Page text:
Turkish President Recep Erdogan’s government is actively supporting Islamist and terrorist organizations, leaked German intelligence documents reveal.
German intelligence documents call Turkey’s support for Islamists a “deliberate policy.” The support includes “many expressions of solidarity and support actions” for organizations like the Egyptian Muslim Brotherhood, Palestinian Terrorist Organization Hamas, and Islamic radical groups inside Syria.
The revelation is reportedly the first time the German government confirmed a link between Erdogan’s government and terrorist organizations. Relations between Germany and Turkey are increasingly fraught with tension. Germany and Turkey are central members of NATO, and have clashed recently over free speech. Germany is also home to millions of Turkish migrants.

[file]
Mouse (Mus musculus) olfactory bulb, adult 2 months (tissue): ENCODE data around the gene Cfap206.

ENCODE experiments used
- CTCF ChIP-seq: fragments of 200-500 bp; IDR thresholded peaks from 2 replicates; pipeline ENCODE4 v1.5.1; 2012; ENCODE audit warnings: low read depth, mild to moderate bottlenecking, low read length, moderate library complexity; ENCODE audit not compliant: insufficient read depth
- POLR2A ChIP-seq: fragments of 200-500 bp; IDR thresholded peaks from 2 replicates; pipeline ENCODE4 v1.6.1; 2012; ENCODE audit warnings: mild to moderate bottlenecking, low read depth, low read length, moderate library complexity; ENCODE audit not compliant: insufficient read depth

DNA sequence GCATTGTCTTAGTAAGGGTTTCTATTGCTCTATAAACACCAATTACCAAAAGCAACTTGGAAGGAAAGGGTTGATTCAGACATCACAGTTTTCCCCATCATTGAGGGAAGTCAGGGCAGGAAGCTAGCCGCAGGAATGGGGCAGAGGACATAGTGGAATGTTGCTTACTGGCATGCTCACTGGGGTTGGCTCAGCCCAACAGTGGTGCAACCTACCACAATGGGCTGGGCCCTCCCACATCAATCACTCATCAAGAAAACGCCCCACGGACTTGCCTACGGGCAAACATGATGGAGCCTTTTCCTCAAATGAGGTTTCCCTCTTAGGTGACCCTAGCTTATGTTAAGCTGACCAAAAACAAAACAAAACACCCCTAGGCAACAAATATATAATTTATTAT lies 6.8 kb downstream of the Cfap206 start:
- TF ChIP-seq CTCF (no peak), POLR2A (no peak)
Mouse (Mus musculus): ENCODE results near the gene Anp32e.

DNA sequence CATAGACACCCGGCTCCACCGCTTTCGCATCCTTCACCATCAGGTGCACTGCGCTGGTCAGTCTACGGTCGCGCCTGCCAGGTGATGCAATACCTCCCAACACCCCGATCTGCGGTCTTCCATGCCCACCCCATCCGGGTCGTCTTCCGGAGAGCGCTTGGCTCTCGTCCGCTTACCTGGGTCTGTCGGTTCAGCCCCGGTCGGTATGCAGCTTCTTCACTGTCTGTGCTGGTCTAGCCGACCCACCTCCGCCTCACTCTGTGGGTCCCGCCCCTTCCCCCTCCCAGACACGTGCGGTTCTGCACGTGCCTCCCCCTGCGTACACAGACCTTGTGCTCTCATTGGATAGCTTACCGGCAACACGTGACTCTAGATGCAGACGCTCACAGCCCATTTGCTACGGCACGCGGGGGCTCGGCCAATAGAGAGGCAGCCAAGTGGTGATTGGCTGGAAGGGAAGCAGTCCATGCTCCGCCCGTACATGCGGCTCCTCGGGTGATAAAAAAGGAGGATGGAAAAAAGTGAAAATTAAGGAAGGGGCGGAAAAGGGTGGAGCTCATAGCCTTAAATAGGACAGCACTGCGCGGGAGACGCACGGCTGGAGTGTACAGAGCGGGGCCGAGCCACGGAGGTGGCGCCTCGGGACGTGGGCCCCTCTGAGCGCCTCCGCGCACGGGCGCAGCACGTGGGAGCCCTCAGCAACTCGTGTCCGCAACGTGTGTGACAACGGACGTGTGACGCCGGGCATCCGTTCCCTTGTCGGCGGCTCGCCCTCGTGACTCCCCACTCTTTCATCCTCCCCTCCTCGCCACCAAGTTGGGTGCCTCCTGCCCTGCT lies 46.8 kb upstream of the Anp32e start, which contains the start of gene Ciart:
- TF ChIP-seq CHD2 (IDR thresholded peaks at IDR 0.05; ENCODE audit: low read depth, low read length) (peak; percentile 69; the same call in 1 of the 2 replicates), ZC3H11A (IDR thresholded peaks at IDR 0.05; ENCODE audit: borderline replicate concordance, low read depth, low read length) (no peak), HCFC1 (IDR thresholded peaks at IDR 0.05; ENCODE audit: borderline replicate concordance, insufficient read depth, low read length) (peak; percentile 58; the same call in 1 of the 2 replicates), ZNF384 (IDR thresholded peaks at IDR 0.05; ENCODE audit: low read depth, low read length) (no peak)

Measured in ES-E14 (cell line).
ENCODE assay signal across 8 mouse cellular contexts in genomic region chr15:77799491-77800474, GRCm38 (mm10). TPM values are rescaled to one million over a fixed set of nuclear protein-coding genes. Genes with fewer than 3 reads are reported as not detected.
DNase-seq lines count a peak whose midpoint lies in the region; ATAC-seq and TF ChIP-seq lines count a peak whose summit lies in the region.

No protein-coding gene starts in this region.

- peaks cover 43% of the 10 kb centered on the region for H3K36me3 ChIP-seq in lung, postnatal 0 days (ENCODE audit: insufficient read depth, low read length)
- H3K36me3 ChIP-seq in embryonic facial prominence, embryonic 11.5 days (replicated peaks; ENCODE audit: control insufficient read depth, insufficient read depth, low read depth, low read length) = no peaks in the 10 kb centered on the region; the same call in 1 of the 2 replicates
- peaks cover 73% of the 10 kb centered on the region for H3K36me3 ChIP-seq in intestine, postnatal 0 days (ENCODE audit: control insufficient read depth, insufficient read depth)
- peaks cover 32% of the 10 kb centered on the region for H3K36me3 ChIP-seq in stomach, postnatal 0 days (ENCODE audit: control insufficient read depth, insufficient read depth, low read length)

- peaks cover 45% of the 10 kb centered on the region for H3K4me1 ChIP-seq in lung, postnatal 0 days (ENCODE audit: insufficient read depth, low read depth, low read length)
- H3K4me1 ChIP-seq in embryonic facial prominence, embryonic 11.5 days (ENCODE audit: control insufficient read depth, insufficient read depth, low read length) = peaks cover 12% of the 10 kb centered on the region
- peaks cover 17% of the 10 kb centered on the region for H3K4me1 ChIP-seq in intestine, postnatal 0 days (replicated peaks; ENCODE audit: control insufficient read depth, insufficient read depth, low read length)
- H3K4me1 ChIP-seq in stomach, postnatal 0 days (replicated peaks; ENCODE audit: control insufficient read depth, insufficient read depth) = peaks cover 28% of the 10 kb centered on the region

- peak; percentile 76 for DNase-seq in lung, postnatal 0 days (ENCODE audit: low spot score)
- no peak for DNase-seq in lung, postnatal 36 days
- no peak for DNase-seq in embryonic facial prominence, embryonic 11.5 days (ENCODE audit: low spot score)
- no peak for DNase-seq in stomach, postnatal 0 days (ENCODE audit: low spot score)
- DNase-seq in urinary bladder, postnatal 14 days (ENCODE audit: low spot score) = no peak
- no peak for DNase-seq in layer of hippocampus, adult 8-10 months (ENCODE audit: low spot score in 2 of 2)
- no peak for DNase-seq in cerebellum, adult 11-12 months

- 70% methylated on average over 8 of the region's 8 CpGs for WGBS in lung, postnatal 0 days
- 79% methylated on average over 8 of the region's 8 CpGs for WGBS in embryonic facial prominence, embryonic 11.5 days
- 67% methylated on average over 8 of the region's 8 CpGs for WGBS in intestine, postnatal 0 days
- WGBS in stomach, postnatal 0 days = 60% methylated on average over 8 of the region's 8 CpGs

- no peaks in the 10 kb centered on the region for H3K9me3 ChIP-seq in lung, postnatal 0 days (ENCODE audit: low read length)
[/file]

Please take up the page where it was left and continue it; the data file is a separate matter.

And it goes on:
Turkey shares a border with Syria and is a lynchpin in NATO’s strategy for ISIS. Use of Turkey’s Incrilik airbase to launch airstrikes is key in this strategy, as is Erdogan’s assistance in shutting off the Turkish-Syrian border.
Worse, NATO’s decision-making process is basically consensus driven, giving dissenting voices within the alliance outsized power, much like the UN Security Council. “Turkey basically has veto power and has become a cancer inside NATO at this point,” Dr. Michael Rubin, a middle east security expert, previously told The Daily Caller News Foundation.
The U.S. and NATO have indicated their willingness to stick by Erdogan in the aftermath of the coup attempt, despite his troubling statements. Erdogan has insinuated the U.S. is taking sides with the coup plotters, and accused U.S. Army General Joseph Votel of siding with coup plotters in the Turkish military in late July. Secular elements of the Turkish military attempted a coup against Erdogan on July 15, alleging the Turkish president was amassing too much power and becoming too Islamist.
Active Islamist terror support by a NATO ally could undermine the integrity of the NATO alliance, and even compromise counter-terrorism intelligence sharing among allies. “There’s no question that this is going to set back and make more difficult” the U.S.’s Middle East strategy,” U.S. Director of National Intelligence Eric Clapper told a conference in July.
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